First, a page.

But no doubt, challenges exist. For example, some national legislations have criminalized engagement as a form of “support” to non-state armed groups when states label armed opposition groups as “terrorists.”

Engagement with non-state armed groups can also be difficult when there is a lack of professionalization, command and control, and oversight/disciplinary processes. Thus, engagement strategies must be creative and flexible to allow such groups to have ownership in how they are improving their behavior. For example, we have seen that discussing core IHL protection principles through a religious and cultural lens can work in some cases. So too can empowering community leaders to better understand protection.

The Way Forward

Despite the challenges in current conflicts, armed actors can be successful in respecting IHL. We see this in our work with armed actors and encourage planning for the protection of civilians before, during, and after conflict.

Before armed conflict, planning is key. This means developing military manuals, trainings, policies, and operational planning to respect the dignity and life of persons affected by conflict. It also means ensuring all efforts are made to minimize incidental harm to civilians. Pre-conflict planning for massive displacement and coordination between security actors and humanitarians to reduce the suffering of those who have lost everything must be prioritized.

During armed conflict, it is essential that armed actors continuously assess the impact of their operations on civilians to identify and investigate possible rules violations. Also, armed actors should identify ways to reduce incidental harm by tracking and analyzing causes of civilian harm and implement new tactical measures or additional trainings. For example, ISAF, AMISOM used lessons learned to restrict use of indirect fire weapons in populated areas, improve post-harm assessments of incidents, and created tracking cells. Armed actors need to be reminded that care for protection under IHL runs throughout operations and needs creative thinking and solutions to minimize incidental harm.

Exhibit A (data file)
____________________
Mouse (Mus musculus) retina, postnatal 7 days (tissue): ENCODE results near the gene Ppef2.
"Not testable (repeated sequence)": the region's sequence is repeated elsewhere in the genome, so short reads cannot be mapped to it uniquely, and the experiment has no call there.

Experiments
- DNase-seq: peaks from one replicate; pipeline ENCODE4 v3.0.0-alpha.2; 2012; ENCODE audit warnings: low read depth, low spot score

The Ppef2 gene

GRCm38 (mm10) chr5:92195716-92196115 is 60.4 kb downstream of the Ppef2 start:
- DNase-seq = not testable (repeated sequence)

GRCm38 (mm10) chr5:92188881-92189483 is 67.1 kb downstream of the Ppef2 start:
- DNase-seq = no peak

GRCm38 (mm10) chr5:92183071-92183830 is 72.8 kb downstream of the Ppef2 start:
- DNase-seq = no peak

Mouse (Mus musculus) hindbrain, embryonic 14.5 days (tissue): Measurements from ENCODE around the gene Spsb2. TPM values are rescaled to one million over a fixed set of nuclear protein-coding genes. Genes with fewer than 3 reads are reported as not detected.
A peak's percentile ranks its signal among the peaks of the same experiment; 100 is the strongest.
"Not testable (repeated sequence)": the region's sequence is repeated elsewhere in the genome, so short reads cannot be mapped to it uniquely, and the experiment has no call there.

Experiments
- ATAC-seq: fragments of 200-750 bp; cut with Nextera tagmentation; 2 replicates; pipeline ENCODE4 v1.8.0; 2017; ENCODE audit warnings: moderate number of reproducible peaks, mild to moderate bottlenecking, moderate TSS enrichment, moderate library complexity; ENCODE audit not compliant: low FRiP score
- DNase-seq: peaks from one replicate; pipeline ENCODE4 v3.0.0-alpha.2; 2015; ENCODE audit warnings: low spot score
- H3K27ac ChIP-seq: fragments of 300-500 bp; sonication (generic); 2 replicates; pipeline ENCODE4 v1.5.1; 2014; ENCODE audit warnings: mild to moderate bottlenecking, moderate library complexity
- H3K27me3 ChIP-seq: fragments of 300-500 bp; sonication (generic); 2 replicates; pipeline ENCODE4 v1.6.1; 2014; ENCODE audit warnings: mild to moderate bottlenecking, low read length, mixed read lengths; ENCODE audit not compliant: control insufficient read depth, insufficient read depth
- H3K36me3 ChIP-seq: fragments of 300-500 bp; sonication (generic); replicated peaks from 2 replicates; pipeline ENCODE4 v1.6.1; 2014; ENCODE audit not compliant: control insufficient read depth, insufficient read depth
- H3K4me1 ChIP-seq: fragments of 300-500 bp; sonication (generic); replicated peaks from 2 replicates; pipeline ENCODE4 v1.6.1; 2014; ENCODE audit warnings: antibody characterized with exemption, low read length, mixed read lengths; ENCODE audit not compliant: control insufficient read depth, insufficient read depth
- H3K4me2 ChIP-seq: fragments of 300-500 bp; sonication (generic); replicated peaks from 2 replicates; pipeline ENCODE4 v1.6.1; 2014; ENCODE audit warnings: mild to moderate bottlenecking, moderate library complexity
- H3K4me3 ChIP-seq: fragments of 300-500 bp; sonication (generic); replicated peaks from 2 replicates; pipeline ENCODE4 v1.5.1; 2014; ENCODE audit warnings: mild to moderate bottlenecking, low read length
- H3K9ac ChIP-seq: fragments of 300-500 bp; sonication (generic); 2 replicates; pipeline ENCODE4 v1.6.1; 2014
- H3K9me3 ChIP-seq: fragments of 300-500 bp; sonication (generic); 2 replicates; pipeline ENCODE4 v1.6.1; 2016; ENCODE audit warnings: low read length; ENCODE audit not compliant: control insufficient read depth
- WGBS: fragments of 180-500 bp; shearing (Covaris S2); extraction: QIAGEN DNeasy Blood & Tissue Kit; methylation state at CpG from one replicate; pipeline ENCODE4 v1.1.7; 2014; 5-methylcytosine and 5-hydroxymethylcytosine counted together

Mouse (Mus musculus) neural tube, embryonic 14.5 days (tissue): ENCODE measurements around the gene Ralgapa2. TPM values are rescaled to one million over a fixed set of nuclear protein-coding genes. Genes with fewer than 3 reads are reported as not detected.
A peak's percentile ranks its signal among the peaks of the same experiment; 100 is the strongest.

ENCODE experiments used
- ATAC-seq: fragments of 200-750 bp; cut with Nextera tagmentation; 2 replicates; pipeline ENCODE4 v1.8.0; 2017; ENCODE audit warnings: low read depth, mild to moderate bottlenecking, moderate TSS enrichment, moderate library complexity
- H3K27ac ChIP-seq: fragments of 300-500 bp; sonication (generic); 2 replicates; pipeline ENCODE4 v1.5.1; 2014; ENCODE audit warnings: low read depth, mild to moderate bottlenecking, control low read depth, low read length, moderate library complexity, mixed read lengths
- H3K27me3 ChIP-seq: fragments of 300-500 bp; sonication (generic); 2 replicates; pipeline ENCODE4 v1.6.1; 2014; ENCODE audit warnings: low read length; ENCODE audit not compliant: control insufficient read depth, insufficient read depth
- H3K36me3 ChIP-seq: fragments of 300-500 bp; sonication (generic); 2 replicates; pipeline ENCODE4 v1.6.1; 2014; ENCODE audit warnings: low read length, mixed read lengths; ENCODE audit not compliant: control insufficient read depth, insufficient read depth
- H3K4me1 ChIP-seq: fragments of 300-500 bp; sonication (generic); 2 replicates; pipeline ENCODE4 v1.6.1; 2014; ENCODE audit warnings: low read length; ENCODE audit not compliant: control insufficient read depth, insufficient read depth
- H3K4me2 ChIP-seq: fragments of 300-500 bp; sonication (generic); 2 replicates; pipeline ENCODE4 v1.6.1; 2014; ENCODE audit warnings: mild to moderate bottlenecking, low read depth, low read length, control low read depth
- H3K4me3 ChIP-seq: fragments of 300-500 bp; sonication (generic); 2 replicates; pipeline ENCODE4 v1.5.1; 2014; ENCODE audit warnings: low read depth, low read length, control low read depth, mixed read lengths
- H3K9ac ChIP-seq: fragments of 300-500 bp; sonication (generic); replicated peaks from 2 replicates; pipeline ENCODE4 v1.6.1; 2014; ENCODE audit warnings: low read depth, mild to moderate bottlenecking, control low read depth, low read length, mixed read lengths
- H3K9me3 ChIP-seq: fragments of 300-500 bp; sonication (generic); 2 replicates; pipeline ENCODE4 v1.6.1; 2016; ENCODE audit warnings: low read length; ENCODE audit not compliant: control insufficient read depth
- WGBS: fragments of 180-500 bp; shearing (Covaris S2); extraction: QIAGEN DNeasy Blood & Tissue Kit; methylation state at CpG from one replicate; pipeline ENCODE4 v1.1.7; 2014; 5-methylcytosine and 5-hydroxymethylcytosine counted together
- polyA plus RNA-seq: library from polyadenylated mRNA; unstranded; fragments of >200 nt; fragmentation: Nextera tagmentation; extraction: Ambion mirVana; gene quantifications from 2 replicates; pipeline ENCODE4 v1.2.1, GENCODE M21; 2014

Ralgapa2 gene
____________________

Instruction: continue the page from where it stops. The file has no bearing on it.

Civilian harm is an inevitable part of armed conflict. Therefore, a force must not simply say “We do not harm civilians,” or assume the inevitability of civilian harm and fail to plan for it. A force must prioritize protection in its strategy and plan for what it will do after incidents of civilian harm. This should take the form of a robust approach both in terms of transparent investigations, acknowledgement, the making of amends and, in case of violations, accountability measures as so eloquently discussed by my colleagues.

Despite the challenges in current conflicts, armed actors can be successful in respecting IHL.

It’s also important to talk about how armed actors are respecting IHL. This can often happen behind closed doors. If a commander decides not to bomb or engage a target because of proportionality concerns, it’s not usually made public. But I would urge all states to share with others when good practices that protect civilians are identified to enhance learning and adaptation by other militaries. (E.g., the 2017 Afghanistan Civilian Casualty Mitigation and Prevention Policy, the 2016 NATO Protection of Civilians Policy, and the 2016 US Executive Order Pre- and Post-Strike Measures to Address Civilian Casualties in US Operations Involving Lethal Force. Nigeria has also committed to writing a civilian protection policy.)

The UN Secretary-General—in his May Protection of Civilians report—specifically urged member states to “Enhance parties’ compliance with international law … to develop and implement policies to avoid civilian harm in military operations. These should include pre-conflict planning, guidance on the use of particular weapons and tactics, tracking and analyzing the impact of operations on civilians and making amends for civilian harm. Non-State armed groups should also be encouraged to implement practical measures to avoid civilian harm.” To this end, we urge all states to adopt and implement protection and harm mitigation policies, tools, and practices as a key focus of their armed forces.

Across the globe, the constant we see is human suffering. While losses and horrors that civilians are facing cannot be completely prevented, we do see in our work with some armed actors a willingness to improve behavior and reduce violence, to learn how to operate in complex urban environments where most of today’s battles are fought, to handle large population displacement and coordinate with humanitarian actors, and taking precautions when engaging the opposing side that blatantly attacks civilians. These measures need to be strengthened and shared. And we need to continue all of our collective engagement to show that respect for IHL and prioritizing civilian protection, can be achieved.

Thank you.

Image courtesy of Evan Cinq-Mars